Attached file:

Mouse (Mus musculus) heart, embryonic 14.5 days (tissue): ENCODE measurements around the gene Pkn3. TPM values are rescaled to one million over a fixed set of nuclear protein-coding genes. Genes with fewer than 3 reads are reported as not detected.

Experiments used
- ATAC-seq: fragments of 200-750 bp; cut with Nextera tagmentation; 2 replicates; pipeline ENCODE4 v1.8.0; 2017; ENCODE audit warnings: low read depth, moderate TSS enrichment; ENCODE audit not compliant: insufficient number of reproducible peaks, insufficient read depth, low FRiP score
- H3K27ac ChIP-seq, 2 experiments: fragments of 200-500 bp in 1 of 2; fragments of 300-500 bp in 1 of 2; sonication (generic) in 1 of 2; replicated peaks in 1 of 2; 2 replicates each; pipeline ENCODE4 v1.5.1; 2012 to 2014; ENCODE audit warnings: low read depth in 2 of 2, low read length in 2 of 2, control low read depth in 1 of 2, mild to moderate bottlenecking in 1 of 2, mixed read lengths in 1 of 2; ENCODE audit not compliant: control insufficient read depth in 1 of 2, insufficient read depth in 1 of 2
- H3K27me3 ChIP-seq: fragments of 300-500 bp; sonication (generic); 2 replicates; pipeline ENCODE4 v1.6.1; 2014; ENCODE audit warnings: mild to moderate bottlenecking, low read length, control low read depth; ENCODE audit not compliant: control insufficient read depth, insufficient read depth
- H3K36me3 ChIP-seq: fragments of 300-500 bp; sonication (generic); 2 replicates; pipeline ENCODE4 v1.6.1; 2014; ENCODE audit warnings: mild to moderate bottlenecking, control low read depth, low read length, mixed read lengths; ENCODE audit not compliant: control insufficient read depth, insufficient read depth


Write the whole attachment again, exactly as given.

Mouse (Mus musculus) heart, embryonic 14.5 days (tissue): ENCODE measurements around the gene Pkn3. TPM values are rescaled to one million over a fixed set of nuclear protein-coding genes. Genes with fewer than 3 reads are reported as not detected.

Experiments used
- ATAC-seq: fragments of 200-750 bp; cut with Nextera tagmentation; 2 replicates; pipeline ENCODE4 v1.8.0; 2017; ENCODE audit warnings: low read depth, moderate TSS enrichment; ENCODE audit not compliant: insufficient number of reproducible peaks, insufficient read depth, low FRiP score
- H3K27ac ChIP-seq, 2 experiments: fragments of 200-500 bp in 1 of 2; fragments of 300-500 bp in 1 of 2; sonication (generic) in 1 of 2; replicated peaks in 1 of 2; 2 replicates each; pipeline ENCODE4 v1.5.1; 2012 to 2014; ENCODE audit warnings: low read depth in 2 of 2, low read length in 2 of 2, control low read depth in 1 of 2, mild to moderate bottlenecking in 1 of 2, mixed read lengths in 1 of 2; ENCODE audit not compliant: control insufficient read depth in 1 of 2, insufficient read depth in 1 of 2
- H3K27me3 ChIP-seq: fragments of 300-500 bp; sonication (generic); 2 replicates; pipeline ENCODE4 v1.6.1; 2014; ENCODE audit warnings: mild to moderate bottlenecking, low read length, control low read depth; ENCODE audit not compliant: control insufficient read depth, insufficient read depth
- H3K36me3 ChIP-seq: fragments of 300-500 bp; sonication (generic); 2 replicates; pipeline ENCODE4 v1.6.1; 2014; ENCODE audit warnings: mild to moderate bottlenecking, control low read depth, low read length, mixed read lengths; ENCODE audit not compliant: control insufficient read depth, insufficient read depth